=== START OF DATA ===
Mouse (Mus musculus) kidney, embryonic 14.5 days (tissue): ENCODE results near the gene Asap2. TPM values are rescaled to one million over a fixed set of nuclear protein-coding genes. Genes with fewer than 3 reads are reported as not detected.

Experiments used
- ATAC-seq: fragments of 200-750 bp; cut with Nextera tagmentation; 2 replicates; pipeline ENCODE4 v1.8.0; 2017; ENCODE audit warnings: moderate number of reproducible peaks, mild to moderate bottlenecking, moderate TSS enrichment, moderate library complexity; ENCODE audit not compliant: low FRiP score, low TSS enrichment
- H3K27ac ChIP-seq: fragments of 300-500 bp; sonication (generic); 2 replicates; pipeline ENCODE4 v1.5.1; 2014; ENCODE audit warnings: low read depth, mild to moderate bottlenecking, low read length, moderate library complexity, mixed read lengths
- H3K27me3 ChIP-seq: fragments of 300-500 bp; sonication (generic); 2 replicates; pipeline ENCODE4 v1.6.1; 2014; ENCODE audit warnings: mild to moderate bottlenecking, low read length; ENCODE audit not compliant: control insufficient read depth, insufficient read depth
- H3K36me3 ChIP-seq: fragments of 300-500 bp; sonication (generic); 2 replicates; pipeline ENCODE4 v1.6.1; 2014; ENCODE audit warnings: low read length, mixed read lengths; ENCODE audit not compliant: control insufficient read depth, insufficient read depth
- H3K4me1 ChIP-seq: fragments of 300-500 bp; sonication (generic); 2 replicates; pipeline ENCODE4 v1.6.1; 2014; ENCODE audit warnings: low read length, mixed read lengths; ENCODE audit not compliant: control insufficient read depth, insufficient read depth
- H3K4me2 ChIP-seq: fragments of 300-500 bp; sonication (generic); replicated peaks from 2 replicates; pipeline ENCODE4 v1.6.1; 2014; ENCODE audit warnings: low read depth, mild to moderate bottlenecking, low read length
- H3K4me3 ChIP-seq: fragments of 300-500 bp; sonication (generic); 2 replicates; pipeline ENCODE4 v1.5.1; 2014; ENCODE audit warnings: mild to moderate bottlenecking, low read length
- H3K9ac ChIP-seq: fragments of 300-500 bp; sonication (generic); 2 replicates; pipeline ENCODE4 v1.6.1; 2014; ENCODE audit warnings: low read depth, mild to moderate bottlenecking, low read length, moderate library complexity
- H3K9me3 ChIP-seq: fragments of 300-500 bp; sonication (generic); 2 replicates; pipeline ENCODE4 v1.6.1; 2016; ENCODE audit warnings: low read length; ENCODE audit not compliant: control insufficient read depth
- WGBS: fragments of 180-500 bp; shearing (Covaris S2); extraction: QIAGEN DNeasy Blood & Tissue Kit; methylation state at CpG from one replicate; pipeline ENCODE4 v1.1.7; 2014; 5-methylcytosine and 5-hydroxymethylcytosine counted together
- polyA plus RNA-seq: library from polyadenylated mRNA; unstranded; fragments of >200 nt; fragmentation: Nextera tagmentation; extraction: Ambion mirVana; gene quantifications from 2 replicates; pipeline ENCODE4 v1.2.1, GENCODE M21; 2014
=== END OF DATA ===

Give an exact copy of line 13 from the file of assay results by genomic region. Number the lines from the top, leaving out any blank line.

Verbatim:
- polyA plus RNA-seq: library from polyadenylated mRNA; unstranded; fragments of >200 nt; fragmentation: Nextera tagmentation; extraction: Ambion mirVana; gene quantifications from 2 replicates; pipeline ENCODE4 v1.2.1, GENCODE M21; 2014